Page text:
20190412_bta_study

Pedestrians, a cyclist, a skateboarder and vehicles all converge at the intersection of Main and Barre Streets in Montpelier Thursday.

MONTPELIER — A new study proposes alternatives aimed at making travel through the Capital City safer for cyclists and pedestrians.

The Main Street/Barre Street Bicycle and Pedestrian Scoping Study was presented by representatives of Dubois & King at a meeting of City Council on Wednesday. The year-long study was funded by a $20,000 grant from the VTrans Bicycle and Pedestrian Program with a matching grant from the city.

The study was aptly named for the Barre Street/Main Street intersection, the most conflicted intersection in the city for vehicles, cyclists and pedestrians. The study proposed safety alternatives that included changes to roadways, intersections, sidewalks and shared pathways.

The options were welcomed by city councilors and residents; there was consensus that public meetings should be held to review choices before making any decisions.

The study suggested that traffic circles on Main Street at the intersections with Memorial Drive and Barre, State and School streets would help regulate a more equitable traffic flow for drivers and improve safety for all. A traffic circle at the intersection of Spring and Elm streets was also proposed.

Mini-traffic circles that could be mounted would still allow large vehicles to make turns through intersections and were an easy, low-cost fix to improve traffic flow, the study states. The use of traffic circles would also eliminate the need for left-turn lanes and allow for buffered bike lanes to increase safety for cyclists and encourage biking downtown, the study states.

Councilor Dona Bate, who was on the study committee, said she strongly favored the use of traffic circles after having visited European and Scandinavian cities, where they are favored for safety and traffic-control benefits.

A second traffic control method proposed the use of adaptive traffic signals along Main Street at the intersections with Barre, State and School streets that would use real-time video monitoring to synchronize traffic flow to reduce congestion but is a more expensive option.

A third “hybrid” alternative could combine the alternate use of traffic circles and traffic signals, said Public Works Director Tom McArdle.

The use of either or both options would also help to reduce traffic delays and frustration for drivers and increase safety for cyclists and pedestrians at crosswalks at the Main Street intersections with Barre, State, Langdon and School streets, councilors were told.

Raising crosswalks for visibility and curb extensions to shorten the distance across the roadway also would improve safety for pedestrians, the study stated.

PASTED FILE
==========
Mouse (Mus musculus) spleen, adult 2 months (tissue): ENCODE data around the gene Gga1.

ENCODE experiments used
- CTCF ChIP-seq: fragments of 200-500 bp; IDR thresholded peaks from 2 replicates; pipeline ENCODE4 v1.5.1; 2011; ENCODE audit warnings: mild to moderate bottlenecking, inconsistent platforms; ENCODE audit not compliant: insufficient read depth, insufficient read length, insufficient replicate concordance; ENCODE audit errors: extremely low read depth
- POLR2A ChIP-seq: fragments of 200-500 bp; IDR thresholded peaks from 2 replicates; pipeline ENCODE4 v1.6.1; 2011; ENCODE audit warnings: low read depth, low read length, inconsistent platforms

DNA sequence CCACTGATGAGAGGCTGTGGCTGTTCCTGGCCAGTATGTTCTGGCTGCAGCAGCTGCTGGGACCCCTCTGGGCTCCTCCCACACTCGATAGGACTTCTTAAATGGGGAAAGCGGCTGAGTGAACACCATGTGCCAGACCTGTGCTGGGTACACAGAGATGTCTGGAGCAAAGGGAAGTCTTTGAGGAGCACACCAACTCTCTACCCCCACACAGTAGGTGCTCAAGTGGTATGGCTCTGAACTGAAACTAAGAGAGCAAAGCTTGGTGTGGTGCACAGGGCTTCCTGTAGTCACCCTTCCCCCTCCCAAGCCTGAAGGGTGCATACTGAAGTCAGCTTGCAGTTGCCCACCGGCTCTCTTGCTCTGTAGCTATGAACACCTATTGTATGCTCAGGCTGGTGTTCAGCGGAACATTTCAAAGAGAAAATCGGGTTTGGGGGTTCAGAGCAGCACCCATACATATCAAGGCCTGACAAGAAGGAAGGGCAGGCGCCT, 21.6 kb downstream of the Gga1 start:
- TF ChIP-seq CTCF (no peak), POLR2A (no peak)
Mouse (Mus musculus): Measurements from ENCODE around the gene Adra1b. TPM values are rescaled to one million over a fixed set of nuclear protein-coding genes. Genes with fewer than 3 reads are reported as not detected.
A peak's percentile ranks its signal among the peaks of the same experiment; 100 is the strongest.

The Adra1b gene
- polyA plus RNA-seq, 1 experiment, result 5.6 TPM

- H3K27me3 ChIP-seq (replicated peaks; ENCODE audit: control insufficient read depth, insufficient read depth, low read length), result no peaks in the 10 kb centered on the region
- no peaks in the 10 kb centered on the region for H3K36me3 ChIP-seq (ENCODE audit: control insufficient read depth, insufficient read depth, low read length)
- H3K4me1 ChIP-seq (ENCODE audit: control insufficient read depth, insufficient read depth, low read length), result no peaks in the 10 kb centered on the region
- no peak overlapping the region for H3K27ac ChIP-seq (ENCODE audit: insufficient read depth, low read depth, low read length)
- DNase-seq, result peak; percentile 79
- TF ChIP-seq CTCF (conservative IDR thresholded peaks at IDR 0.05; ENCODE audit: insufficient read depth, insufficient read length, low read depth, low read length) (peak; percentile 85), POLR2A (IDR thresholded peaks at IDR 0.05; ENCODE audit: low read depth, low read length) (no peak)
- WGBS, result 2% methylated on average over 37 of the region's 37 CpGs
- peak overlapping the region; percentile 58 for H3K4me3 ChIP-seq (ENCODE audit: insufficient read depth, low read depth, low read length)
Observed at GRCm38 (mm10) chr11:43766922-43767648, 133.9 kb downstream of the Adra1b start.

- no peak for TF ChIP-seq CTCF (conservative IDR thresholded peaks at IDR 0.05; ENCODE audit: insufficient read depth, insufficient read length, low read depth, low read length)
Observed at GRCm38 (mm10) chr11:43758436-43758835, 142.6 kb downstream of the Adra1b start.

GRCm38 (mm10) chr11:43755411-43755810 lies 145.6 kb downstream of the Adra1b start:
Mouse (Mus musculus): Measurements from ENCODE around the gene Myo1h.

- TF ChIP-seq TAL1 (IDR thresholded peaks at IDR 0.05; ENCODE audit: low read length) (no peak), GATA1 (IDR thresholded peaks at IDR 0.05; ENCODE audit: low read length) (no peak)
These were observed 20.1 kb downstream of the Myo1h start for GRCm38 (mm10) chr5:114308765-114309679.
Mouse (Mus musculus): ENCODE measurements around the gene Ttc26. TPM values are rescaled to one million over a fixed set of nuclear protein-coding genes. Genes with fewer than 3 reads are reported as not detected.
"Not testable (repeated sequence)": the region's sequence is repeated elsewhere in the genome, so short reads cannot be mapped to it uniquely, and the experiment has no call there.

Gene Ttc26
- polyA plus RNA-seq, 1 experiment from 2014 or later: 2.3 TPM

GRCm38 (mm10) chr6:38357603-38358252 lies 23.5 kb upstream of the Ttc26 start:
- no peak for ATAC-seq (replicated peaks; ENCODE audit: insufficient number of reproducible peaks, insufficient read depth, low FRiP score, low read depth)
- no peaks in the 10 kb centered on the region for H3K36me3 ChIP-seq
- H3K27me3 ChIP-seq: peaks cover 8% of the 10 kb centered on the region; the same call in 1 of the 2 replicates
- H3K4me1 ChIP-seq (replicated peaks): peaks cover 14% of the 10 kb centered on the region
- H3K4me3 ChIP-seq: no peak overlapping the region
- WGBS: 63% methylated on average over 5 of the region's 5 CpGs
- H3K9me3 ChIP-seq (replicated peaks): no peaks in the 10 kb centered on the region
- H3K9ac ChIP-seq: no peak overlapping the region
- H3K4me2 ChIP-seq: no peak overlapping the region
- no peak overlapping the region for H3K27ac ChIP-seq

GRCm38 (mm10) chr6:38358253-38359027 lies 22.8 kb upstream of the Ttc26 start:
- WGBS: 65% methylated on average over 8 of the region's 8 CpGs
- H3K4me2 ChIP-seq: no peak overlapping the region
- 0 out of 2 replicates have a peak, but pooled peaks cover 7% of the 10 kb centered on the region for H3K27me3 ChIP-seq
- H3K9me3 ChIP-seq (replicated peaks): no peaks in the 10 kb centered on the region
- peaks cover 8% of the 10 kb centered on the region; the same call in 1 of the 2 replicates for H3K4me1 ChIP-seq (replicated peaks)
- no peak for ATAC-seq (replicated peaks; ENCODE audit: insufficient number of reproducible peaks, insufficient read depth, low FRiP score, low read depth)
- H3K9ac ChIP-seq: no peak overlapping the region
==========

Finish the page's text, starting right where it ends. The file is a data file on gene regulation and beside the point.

Inevitably, other solutions for traffic control and safety raised the issue of reducing street parking in the city. The study did not consider the possible effect of the proposed city-owned parking garage off State Street in its findings.

The study found improving sight distances at intersections by removing parking spaces to “daylight” them would increase safety.

The loss of parking would be even greater if the city decided to add buffered bike lanes that separate cyclists from vehicles to increase safety. In some cases, it might require the loss of parking on one side of Main Street to provide the extra width needed for bike lanes on both sides of the street. Farther down Main Street, it might require changing angled parking to parallel parking that would also reduce spaces.

It is also proposed to move the Main Street opposite Langdon Street further north to reduce traffic delays at the Main and State streets intersection.

Other issues highlighted included making pedestrian safety at priority at the Main and School streets intersection for school children in crosswalks by eliminating parking spaces within 20 feet to increase visibility.

On Barre Street, where it is proposed to provide a recreation path link from Main Street to the Rec Center to connect with the recreation path on Stone Cutters Way, an alternative suggested the creation of a shared-use path for cyclists and pedestrians.

Another proposal to improve safety on Barre Street for cyclists would be to create buffered bike lanes that might eliminate parking farther up the street.

With the opening of the Caledonia Spirits distillery facility on Barre Street at the end of May, it is expected that visitor traffic on Barre Street will increase. Other efforts to attract new businesses and visitors to the downtown will also add to traffic challenges that the study hopes to address.

Councilor Ashley Hill, who used to live on Barre Street, said she was concerned any loss of parking on Barre Street would make it more difficult for residents to find parking.

There is also pressure to address the Barre Street/Main Street intersection, with the completion of a short section of new recreation path between Taylor Street and Main Street this spring that will connect the west and east sides of the city for recreation path cyclists and pedestrians. A solution is complicated by the rail line that also crosses the intersection.

A survey during the study showed the greatest interest was in increasing bicycle friendliness and safety around the city.

One resident suggested the city should consider a micro-transit system that would reduce the need for people to drive downtown. Creating safe bike lanes on city streets would also encourage people to bike instead, he added.

The council agreed to hold meetings to measure public input before a final report on proposals is completed.

In other business, the council postponed discussion on a revision of the city’s tax stabilization policy.

The council also approved spending $10,000 on a study to renovate the Rec Center on Barre Street.

stephen.mills @timesargus.com

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